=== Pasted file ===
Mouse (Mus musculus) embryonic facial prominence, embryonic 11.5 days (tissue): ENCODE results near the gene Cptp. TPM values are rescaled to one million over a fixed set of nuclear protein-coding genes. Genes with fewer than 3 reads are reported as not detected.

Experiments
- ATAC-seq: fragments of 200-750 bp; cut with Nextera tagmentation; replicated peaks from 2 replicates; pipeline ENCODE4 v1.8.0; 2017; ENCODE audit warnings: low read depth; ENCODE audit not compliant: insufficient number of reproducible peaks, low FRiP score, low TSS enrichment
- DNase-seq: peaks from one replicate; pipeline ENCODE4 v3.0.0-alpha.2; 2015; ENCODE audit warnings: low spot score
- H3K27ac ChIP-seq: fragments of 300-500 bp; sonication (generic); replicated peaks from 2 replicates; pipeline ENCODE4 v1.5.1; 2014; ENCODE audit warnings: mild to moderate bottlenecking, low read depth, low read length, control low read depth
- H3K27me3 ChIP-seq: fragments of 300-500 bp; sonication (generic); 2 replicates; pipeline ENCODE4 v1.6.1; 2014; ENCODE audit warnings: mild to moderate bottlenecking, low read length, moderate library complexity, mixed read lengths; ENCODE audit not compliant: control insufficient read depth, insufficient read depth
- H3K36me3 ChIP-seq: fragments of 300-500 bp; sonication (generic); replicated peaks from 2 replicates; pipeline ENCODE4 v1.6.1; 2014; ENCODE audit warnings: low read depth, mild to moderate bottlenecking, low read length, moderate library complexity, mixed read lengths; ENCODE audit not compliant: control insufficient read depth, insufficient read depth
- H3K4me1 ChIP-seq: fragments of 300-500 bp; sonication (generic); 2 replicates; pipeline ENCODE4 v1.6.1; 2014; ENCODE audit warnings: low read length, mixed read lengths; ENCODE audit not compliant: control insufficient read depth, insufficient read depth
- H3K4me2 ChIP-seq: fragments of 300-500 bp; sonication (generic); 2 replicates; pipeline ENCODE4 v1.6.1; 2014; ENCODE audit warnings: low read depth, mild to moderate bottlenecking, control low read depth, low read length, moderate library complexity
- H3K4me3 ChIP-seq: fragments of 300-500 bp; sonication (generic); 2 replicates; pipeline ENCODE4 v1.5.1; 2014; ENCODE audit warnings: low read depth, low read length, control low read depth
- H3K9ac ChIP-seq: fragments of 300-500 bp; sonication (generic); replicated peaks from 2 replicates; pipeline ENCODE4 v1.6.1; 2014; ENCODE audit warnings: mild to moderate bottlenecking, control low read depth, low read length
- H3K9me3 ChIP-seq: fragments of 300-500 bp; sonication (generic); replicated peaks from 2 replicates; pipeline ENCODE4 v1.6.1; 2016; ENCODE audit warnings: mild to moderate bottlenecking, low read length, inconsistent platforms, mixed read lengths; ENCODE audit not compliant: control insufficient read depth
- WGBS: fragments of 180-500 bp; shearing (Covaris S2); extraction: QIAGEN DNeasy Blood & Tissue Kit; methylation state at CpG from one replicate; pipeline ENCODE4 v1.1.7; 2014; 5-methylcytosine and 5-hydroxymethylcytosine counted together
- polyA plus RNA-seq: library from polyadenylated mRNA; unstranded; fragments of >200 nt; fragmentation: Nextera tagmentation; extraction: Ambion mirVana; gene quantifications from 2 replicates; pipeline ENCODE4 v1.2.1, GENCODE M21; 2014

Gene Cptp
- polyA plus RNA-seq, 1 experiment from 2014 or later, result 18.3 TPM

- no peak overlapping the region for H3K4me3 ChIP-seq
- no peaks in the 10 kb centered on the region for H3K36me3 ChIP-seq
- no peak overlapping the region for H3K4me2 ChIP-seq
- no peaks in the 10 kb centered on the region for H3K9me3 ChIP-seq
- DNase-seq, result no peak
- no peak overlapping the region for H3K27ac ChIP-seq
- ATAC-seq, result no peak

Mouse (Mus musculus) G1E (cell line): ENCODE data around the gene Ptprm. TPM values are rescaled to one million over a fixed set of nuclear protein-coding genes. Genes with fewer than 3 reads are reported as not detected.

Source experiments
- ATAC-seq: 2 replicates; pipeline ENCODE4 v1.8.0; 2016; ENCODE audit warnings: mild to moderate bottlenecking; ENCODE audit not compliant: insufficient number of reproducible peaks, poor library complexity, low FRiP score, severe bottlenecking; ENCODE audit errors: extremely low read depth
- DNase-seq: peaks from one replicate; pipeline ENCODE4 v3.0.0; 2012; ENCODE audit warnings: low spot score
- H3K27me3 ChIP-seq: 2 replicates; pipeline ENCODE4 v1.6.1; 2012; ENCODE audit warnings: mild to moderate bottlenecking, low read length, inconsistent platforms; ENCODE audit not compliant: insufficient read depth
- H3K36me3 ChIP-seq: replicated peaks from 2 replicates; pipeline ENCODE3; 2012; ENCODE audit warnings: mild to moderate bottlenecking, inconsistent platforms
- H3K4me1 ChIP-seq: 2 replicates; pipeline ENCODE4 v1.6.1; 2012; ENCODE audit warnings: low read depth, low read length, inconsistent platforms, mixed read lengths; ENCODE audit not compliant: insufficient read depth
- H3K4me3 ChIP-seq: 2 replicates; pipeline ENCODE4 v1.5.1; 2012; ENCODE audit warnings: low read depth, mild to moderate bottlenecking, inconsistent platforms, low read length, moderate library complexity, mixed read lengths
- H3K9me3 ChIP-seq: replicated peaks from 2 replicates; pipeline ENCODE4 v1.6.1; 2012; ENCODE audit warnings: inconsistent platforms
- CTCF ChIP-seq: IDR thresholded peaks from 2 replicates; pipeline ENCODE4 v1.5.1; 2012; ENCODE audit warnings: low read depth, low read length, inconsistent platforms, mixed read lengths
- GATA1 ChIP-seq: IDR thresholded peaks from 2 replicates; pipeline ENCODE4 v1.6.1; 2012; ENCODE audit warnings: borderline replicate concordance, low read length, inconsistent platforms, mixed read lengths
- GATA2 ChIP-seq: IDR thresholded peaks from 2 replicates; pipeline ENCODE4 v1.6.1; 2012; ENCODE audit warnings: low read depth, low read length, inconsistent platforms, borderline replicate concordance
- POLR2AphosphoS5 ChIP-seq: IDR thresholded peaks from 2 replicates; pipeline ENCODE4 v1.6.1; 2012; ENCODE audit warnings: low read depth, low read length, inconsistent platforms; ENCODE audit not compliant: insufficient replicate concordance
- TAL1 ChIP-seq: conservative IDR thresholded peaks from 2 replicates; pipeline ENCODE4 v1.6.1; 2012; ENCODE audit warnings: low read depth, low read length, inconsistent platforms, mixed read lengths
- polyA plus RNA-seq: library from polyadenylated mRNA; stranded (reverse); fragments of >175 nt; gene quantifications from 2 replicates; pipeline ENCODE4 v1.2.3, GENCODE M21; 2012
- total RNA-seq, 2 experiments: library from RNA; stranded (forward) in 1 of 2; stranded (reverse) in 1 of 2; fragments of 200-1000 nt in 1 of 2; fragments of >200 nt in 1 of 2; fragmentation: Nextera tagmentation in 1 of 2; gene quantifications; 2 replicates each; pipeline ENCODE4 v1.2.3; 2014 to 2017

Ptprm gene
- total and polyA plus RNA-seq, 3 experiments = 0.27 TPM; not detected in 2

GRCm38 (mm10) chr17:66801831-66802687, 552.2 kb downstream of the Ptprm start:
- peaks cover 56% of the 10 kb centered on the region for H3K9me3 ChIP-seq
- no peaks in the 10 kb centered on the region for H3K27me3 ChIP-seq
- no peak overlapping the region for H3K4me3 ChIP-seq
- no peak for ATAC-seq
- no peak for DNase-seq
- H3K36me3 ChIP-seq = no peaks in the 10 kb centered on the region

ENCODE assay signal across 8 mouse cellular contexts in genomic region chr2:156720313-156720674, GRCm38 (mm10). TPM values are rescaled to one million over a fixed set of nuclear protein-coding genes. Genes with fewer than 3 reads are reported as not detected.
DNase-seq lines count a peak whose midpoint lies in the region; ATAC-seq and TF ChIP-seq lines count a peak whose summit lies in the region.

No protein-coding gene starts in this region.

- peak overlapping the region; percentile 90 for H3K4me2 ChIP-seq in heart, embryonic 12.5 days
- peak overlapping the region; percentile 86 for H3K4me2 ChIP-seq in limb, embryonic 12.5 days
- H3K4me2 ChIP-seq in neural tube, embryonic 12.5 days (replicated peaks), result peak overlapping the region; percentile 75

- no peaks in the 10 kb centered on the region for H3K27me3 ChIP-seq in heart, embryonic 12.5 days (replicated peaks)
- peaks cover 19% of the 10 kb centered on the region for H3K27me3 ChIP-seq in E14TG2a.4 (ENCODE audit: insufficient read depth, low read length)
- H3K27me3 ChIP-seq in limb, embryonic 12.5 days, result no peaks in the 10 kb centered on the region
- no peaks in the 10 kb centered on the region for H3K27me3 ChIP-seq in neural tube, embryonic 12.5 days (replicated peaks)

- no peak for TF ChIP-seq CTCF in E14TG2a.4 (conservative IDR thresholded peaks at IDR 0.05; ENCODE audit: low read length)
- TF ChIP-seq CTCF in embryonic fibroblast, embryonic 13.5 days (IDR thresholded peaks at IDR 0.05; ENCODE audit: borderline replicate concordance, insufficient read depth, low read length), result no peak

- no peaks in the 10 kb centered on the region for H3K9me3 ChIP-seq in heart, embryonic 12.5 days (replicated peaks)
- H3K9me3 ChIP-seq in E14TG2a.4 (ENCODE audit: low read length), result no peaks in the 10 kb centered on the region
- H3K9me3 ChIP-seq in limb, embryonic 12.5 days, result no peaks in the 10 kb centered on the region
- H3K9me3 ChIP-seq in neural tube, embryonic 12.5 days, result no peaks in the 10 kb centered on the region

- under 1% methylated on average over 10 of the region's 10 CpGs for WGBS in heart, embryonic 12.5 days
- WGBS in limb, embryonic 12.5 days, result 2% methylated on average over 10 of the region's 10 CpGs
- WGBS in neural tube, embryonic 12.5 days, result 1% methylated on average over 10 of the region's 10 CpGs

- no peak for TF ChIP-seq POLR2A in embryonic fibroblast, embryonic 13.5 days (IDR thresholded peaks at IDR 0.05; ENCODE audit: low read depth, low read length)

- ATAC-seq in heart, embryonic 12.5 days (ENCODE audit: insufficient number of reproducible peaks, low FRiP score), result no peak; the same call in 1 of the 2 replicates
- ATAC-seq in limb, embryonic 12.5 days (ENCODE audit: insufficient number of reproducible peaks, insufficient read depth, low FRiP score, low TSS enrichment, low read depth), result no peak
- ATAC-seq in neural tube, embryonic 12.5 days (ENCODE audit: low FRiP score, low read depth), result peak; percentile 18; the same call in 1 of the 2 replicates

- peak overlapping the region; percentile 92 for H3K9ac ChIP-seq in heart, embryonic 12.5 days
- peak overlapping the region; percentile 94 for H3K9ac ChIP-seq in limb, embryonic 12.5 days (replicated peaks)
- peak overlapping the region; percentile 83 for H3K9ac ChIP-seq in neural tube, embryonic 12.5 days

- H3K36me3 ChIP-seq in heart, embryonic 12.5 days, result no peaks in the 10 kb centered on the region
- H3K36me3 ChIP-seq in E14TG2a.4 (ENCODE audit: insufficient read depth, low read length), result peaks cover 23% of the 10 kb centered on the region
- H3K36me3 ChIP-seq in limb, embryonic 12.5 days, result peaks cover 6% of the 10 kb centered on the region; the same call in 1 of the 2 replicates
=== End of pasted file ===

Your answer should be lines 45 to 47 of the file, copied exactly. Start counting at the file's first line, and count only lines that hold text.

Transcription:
- no peak overlapping the region for H3K4me3 ChIP-seq
- no peak for ATAC-seq
- no peak for DNase-seq